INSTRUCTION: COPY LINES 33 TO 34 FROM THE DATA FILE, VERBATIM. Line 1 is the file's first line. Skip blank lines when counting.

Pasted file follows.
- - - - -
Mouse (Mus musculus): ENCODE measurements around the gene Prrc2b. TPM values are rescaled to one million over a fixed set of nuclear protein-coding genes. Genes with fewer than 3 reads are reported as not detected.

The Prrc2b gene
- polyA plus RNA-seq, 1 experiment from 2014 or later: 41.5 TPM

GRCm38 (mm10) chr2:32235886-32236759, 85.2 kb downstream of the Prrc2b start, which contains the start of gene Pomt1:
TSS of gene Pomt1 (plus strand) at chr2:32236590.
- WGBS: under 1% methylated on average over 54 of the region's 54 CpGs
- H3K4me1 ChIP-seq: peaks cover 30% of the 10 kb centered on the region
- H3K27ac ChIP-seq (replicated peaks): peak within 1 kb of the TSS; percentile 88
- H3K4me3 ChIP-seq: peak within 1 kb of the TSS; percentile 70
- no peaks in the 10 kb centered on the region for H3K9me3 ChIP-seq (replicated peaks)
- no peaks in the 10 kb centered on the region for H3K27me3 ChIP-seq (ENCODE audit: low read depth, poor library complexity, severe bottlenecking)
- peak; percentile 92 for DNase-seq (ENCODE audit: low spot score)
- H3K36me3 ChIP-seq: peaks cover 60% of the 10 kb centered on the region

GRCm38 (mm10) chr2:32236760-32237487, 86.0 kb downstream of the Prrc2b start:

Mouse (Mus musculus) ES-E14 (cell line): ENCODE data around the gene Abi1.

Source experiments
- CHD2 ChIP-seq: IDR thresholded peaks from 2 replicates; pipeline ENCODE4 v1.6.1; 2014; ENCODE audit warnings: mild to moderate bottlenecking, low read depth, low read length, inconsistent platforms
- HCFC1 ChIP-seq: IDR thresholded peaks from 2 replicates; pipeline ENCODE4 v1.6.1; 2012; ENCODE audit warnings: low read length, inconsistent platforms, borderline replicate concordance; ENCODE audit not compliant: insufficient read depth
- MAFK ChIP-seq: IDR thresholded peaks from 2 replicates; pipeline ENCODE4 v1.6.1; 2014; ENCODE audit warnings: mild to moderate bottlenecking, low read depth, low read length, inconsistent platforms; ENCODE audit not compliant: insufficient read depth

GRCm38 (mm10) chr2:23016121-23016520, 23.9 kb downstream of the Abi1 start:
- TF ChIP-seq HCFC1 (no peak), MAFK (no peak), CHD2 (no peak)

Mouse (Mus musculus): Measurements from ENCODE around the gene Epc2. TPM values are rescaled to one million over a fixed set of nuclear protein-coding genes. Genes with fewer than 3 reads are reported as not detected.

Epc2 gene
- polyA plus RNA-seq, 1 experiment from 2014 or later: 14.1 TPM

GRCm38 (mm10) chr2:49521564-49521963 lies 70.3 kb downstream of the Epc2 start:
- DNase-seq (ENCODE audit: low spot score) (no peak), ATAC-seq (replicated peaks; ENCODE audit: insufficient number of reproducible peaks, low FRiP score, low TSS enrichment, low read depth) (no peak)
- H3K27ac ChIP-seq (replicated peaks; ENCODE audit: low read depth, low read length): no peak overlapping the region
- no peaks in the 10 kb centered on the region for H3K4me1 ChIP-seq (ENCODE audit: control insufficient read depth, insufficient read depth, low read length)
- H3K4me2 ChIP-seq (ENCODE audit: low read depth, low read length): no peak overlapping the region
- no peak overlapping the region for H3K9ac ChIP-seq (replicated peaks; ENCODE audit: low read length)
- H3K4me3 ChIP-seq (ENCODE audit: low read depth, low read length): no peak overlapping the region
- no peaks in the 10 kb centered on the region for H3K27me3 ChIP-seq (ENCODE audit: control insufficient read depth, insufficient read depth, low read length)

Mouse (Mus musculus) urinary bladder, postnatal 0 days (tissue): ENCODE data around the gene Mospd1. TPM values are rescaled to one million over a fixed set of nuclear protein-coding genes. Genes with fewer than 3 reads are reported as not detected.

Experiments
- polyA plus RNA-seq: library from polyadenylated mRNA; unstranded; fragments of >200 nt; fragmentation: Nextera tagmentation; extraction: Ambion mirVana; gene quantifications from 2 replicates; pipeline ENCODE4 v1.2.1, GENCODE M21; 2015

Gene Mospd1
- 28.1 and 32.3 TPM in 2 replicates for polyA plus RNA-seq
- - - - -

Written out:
Mouse (Mus musculus) urinary bladder, postnatal 0 days (tissue): ENCODE data around the gene Mospd1. TPM values are rescaled to one million over a fixed set of nuclear protein-coding genes. Genes with fewer than 3 reads are reported as not detected.

Experiments